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Insufficient aggravation 19 WCMS 2

[Further CA appeal dismissed with costs 27.06.08]

Midpart PL t/as McDonalds Forster [QBE] v Great Lakes Aggregates PL [Allianz] & Anor [2007] NSWWCCPD 203. Handley ADP. 02.10.07.

The second respondent worker, a 60yo cleaner with carpal tunnel syndrome surgically relieved, had consent Court award July 2002 including 10% bilateral hand losses and weeklies $200 from the first respondent.

He later worked for the appellant until 2004 when worsening symptoms brought him to total incapacity. He sought review of the earlier weeklies award, and claimed additionally against the later employer, the appellant.

After hearing in late April this year, an arbitrator found injury as aggravated disease under 1987 WCA s16 against the appellant, awarding weeklies from that employer to the full extent of the ongoing loss of $330pw, his wages with the appellant.


Handley ADP upheld the appeal, substituting an award for the employers, for error on 1987 WCA s9A substantial contributing factor. The acting deputy president canvassed medical evidence.


From infra [29]: "There is disagreement about whether the development of bilateral carpal tunnel syndrome and bilateral Dupuytren's contracture can be related to a person's employment.


"Dr Murray Stapleton, hand, plastic & reconstructive surgeon, in a report dated 16.12.05, expressed the view that they are unrelated to 'occupation', a view also expressed by Dr FJ Harvey, orthopaedic surgeon, in a report dated 11.02.05.


"By contrast, Dr John Davis, injury management consultant, in a report dated 12.06.06, accepted there is, in certain cases, a clear correlation between the nature of a person's work and the appearance of Dupuytren's contracture.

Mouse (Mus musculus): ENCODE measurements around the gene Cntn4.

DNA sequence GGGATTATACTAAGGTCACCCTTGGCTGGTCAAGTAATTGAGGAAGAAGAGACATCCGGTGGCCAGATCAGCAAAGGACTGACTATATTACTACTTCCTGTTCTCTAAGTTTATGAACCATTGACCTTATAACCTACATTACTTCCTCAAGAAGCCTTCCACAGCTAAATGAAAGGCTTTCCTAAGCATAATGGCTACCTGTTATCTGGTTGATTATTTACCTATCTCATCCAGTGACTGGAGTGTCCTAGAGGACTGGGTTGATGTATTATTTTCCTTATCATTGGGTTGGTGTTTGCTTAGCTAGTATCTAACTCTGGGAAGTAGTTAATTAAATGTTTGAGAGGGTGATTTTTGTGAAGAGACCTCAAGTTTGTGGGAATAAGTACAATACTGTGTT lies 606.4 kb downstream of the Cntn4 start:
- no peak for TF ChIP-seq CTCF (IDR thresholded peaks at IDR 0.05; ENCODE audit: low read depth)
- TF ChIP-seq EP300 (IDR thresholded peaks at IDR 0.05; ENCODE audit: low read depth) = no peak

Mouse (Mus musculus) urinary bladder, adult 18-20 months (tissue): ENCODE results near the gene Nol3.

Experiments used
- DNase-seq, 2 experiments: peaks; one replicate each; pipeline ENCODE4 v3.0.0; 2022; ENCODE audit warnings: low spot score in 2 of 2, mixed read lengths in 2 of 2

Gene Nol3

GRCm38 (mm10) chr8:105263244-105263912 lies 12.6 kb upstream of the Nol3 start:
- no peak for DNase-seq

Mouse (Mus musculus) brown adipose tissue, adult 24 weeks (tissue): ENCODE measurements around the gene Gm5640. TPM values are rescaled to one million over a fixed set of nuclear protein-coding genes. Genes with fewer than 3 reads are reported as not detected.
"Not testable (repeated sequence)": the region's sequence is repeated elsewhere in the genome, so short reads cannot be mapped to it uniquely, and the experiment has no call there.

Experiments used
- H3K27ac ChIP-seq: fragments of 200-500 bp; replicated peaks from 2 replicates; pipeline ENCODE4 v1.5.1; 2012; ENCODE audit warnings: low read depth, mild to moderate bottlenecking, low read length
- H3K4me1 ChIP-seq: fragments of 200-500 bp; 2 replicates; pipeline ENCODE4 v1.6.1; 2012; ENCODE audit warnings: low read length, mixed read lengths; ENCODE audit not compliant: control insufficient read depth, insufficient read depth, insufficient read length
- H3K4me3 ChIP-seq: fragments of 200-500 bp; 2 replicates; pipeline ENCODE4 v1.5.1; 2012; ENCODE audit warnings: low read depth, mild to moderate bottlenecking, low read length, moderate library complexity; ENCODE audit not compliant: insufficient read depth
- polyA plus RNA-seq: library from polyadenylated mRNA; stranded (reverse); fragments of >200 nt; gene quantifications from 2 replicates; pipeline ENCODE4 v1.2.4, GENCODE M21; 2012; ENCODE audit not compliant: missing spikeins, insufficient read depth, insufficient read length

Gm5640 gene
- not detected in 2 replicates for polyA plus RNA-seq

"Dr John Graham, occupational physician, in a report dated 31.01.06, expressed the opinion that the nature and conditions of Mr Cook's employment as a fitter 'would have made a contribution to the osteoarthritis of the hands and consequently the carpal tunnel syndrome'.


"Dr Alan Hopcroft, surgeon, in a report dated 04.01.01, prepared for the original Compensation Court proceedings, expressed the view that Mr Cook's carpal tunnel syndrome was 'the result of the heavy manual work' performed by Mr Cook, aggravated by the fact that he had been developing bilateral Dupuytren's contracture for many years.


"Dr Bruce White, orthopaedic surgeon, in a report dated 14.12.00, said Mr Cook's developing carpal tunnel syndrome was directly related to his work."

Handley ADP noted the worker's evidence of increasing hand symptoms.

After citing Mercer v ANZ Banking Group Ltd (2000) 48 NSWLR 740 and Dayton v Coles Supermarkets PL [2001] NSWCCR 26, the acting deputy president said [46]: "In my view, it is clear that a finding of fact as to whether a worker's employment is a substantial contributing factor to an injury is a matter of judgment.


"There may be other substantial contributing factors, but employment must be a 'serious, weighty, important, sizeable or large' factor and not something that is a minor factor".


Then, at [48]: "As to whether his employment with Midpart was a substantial contributing factor to his injury, it was certainly the case that Mr Cook retained a capacity for part-time work at the time he commenced employment with Midpart in about July 2003, and that by September 2004 he was totally incapacitated for work. Clearly, as the arbitrator recognised, that total incapacity was 'partially due to his employment with Great Lakes Aggregates and also due to constitutional factors'.


"So the question is whether the contribution to the aggravation of Mr Cook's condition by his employment with Midpart was 'substantial'. Bearing in mind the above discussion of the meaning of 'substantial', I am not satisfied on the basis of the evidence discussed above and, in particular, in the light of there being other substantial contributing factors, that Mr Cook's employment with Midpart could be considered a 'weighty' factor, sufficient to be considered â'substantial'.


"Thus, in my view, the Arbitrator made an error of fact by giving inappropriate weight to the evidence, and the decision must be revoked."


Arbitrator's award substituted with award for the respondents, no order to costs.


A: Moray & Agnew. 1R: Goldbergs. 2R: Stacks Forster.


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